• Lailah's Lunchbox: A Ramadan Story by Reem Faruqi and Lea Lyon. This book is a great way to introduce the concept of Ramadan to elementary students. I read this book with a fourth grade student who understood that it was about being thankful and fasting. This book would be great to include in an upper elementary classroom, especially one in which there are both Muslim students and students who are not Muslim.

  • Marisol McDonald Doesn't Match by Monica Brown and Sara Palacios. This was a fun little story of a little girl who just doesn't seem to fit in. She is different from everyone around her. She has red hair, but dark skin. She never wears matching clothes. One day she decides she wants to match, but in the end, she realizes that being different is the best. This story has a great message that most kindergarten through second grade students would understand.
  • My Three Best Friends and Me, Zulay by Cari Best and Vanessa Brantley Newton. Zulay is blind, but her Mama just bought her brand new pink running shoes. Zulay cannot wait to try running. When the classroom teacher announces the upcoming field day, Zulay quickly announces that she wants to run in the race. This class doesn't believe at first, but with the help of her special teacher, Zulay is able to run the race. I appreciate the message of overcoming obstacles that this story tries to communicate. Unfortunately, I felt the story was very bland and went very quickly from the new pink shoes to the race without much depth in between. This isn't a book I would be excited to read again.

  • One Plastic Bag: Isatou Ceesay and the Recycling Women of the Gambia by Miranda Paul and Elizabeth Zunon. I read this book with a third grade student. There was some challenge reading the African names, however she really enjoyed this book. She liked that these women were clever enough to solve the problem of plastic bags laying around in their desert home. I loved that this book was easy enough for a second or third grade student to read and interesting enough to keep their attention. I also loved the extra information at the back of the book. I would recommend this book to second through fourth grade students interested in Africa, recycling, or crafts.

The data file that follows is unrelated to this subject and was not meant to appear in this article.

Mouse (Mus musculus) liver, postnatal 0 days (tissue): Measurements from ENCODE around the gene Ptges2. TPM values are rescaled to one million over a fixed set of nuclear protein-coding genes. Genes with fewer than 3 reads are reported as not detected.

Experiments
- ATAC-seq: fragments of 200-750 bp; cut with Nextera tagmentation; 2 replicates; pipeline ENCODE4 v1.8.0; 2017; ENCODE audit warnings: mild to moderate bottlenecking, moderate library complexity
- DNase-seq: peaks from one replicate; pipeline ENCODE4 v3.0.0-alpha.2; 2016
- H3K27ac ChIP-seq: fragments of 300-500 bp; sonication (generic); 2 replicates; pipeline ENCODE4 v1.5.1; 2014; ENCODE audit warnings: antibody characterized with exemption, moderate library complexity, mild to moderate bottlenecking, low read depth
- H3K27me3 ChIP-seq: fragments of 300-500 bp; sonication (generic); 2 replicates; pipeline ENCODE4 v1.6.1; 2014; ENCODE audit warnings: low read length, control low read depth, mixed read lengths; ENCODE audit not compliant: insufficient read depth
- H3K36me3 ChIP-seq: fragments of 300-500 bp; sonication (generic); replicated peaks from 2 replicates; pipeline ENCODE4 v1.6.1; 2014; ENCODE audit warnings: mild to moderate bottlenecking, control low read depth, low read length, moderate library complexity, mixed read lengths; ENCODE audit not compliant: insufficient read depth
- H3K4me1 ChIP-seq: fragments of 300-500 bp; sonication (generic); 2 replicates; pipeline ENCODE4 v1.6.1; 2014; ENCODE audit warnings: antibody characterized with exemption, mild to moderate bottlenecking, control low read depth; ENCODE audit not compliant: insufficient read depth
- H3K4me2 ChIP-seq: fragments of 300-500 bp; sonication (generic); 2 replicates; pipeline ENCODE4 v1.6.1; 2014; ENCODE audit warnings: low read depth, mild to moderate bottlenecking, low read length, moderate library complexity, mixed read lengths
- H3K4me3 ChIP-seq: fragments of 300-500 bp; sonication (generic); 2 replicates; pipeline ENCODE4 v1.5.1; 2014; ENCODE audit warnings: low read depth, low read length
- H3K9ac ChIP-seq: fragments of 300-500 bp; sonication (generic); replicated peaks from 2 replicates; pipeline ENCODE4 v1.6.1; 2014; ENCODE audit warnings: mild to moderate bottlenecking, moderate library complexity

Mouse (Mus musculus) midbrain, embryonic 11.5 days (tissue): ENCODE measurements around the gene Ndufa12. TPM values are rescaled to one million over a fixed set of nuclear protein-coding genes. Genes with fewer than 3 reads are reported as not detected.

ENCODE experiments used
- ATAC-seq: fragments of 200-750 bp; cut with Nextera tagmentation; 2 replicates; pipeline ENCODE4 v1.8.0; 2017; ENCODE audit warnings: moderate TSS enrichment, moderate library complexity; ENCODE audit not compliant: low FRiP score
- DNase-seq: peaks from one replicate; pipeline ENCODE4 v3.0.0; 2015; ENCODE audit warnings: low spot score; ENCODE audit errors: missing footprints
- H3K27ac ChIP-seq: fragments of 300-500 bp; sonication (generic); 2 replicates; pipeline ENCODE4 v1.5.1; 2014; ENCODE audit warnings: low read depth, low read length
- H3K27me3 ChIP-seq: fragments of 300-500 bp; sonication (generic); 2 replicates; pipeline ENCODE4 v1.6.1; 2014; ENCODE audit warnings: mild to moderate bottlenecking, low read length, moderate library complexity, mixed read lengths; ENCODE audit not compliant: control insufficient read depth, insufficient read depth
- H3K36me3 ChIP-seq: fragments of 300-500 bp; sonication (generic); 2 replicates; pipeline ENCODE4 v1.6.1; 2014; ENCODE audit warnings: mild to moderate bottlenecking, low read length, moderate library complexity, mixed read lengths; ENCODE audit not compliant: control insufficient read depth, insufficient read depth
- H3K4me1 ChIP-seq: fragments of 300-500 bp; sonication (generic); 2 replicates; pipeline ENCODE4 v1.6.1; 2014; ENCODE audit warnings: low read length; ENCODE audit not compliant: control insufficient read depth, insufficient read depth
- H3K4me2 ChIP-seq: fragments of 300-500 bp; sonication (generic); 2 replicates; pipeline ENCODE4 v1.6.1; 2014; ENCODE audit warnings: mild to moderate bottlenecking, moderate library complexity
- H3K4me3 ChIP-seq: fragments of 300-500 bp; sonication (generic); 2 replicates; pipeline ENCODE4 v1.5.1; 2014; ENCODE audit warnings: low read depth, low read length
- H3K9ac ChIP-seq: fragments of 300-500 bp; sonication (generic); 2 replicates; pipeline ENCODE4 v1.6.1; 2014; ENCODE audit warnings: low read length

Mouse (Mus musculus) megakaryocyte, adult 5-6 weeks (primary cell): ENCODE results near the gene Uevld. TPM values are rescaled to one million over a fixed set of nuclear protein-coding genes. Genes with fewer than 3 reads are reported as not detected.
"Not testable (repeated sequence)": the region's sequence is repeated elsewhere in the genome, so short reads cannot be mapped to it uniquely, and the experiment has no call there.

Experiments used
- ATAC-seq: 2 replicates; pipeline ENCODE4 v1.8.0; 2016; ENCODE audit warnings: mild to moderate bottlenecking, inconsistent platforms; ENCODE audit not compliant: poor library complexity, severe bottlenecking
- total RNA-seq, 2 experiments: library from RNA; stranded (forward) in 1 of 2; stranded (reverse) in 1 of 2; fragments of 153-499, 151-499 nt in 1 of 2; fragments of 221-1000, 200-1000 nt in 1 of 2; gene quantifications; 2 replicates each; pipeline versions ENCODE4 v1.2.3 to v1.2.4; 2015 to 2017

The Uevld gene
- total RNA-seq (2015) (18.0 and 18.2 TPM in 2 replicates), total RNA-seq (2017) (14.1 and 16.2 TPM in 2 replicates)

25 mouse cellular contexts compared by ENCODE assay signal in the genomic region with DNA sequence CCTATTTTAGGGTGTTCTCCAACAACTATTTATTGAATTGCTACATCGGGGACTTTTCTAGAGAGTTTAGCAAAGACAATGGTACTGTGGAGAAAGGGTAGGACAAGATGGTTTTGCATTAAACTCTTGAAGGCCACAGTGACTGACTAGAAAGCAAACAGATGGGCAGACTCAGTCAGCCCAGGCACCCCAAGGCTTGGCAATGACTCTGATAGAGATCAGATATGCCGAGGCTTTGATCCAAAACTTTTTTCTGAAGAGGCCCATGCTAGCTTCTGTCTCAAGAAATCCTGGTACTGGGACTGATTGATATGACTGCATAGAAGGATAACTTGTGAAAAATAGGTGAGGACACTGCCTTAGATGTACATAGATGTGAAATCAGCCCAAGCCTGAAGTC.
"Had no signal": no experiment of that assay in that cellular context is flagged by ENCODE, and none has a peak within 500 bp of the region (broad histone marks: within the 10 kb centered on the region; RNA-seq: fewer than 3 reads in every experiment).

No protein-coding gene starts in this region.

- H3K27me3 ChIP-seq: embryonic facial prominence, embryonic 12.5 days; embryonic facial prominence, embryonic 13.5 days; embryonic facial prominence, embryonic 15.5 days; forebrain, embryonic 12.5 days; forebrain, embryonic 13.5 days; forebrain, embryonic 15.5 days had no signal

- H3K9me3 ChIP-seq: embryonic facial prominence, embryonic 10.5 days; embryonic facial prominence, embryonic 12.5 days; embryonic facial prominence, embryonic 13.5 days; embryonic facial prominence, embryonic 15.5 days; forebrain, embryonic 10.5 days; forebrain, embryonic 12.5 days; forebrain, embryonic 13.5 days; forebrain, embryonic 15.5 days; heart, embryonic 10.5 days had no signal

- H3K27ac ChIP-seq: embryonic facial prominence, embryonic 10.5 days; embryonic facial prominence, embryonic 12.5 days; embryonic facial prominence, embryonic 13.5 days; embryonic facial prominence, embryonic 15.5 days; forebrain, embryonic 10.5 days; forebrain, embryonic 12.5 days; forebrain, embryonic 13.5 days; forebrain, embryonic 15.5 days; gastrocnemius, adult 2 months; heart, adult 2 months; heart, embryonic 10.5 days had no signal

• Tía Isa Wants a Car by Meg Medina and Claudio Muñoz. This book was very sweet. It would be a great book to read aloud with a class. It teaches the value of hard work and waiting for something good. The story of the little girl helping to raise money for a car for her aunt also shows children can make a difference. This would be a great book to share with children living away from their family and those who are immigrants.

  • The Third Gift by Linda Sue Park and Bagram Ibatoulline. This books tells the story of a boy and his father walking through the desert collecting tears of sap from trees. At the end of the story, we find out that what they were harvesting was myrrh. Three men meet the boy and his father at the market to purchase a gift of myrrh for a baby. This book is a subtle twist on the story of the three wise men and includes information in the back about who the three wise men might have been. The information page also tells a bit of information about what myrrh is and what it was used for. The pictures in the book are not photographs, but they are very detailed and realistic.
  • We March by Shane Evans. This book is a simple, concise description of the Civil Rights March. It is easy enough for a kindergarten or first grade student to read and understand on their own, but it could also be used to lead to deeper discussions or lessons on civil rights. The best part about this book is that it leaves the reader feeling hopeful in the end.

These books were not yet available at my local library. I will review them when I am able to get a copy.
  • Colors of the Wind: The Story of Blind Artist and Champion Runner George Mendoza by J. L. Powers, George Mendoza, and Hayley Morgan-Sanders
  • I love Ugali and Sukuma Wiki by Kwame Nyong'o
  • Jazz by Walter Dean Myers and Christopher Myers
  • My Colors, My World by Maya Christina Gonzalez 
  • The Phoenix on Barkley Street by Zetta Elliot